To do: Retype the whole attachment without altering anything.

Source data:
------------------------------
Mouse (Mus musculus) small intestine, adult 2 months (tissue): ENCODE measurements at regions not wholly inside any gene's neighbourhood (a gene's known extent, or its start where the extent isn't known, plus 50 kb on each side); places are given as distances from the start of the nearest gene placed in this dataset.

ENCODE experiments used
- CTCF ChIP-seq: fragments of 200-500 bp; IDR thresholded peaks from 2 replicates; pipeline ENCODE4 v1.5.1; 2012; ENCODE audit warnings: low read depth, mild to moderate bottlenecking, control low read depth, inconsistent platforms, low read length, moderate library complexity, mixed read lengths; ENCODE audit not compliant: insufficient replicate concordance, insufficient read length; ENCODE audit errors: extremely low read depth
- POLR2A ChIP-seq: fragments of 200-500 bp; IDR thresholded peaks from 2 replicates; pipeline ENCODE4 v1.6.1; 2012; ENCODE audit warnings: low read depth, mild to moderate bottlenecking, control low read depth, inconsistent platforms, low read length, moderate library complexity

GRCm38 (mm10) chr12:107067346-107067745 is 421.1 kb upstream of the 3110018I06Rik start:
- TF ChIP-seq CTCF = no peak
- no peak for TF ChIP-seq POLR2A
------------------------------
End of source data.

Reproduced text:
Mouse (Mus musculus) small intestine, adult 2 months (tissue): ENCODE measurements at regions not wholly inside any gene's neighbourhood (a gene's known extent, or its start where the extent isn't known, plus 50 kb on each side); places are given as distances from the start of the nearest gene placed in this dataset.

ENCODE experiments used
- CTCF ChIP-seq: fragments of 200-500 bp; IDR thresholded peaks from 2 replicates; pipeline ENCODE4 v1.5.1; 2012; ENCODE audit warnings: low read depth, mild to moderate bottlenecking, control low read depth, inconsistent platforms, low read length, moderate library complexity, mixed read lengths; ENCODE audit not compliant: insufficient replicate concordance, insufficient read length; ENCODE audit errors: extremely low read depth
- POLR2A ChIP-seq: fragments of 200-500 bp; IDR thresholded peaks from 2 replicates; pipeline ENCODE4 v1.6.1; 2012; ENCODE audit warnings: low read depth, mild to moderate bottlenecking, control low read depth, inconsistent platforms, low read length, moderate library complexity

GRCm38 (mm10) chr12:107067346-107067745 is 421.1 kb upstream of the 3110018I06Rik start:
- TF ChIP-seq CTCF = no peak
- no peak for TF ChIP-seq POLR2A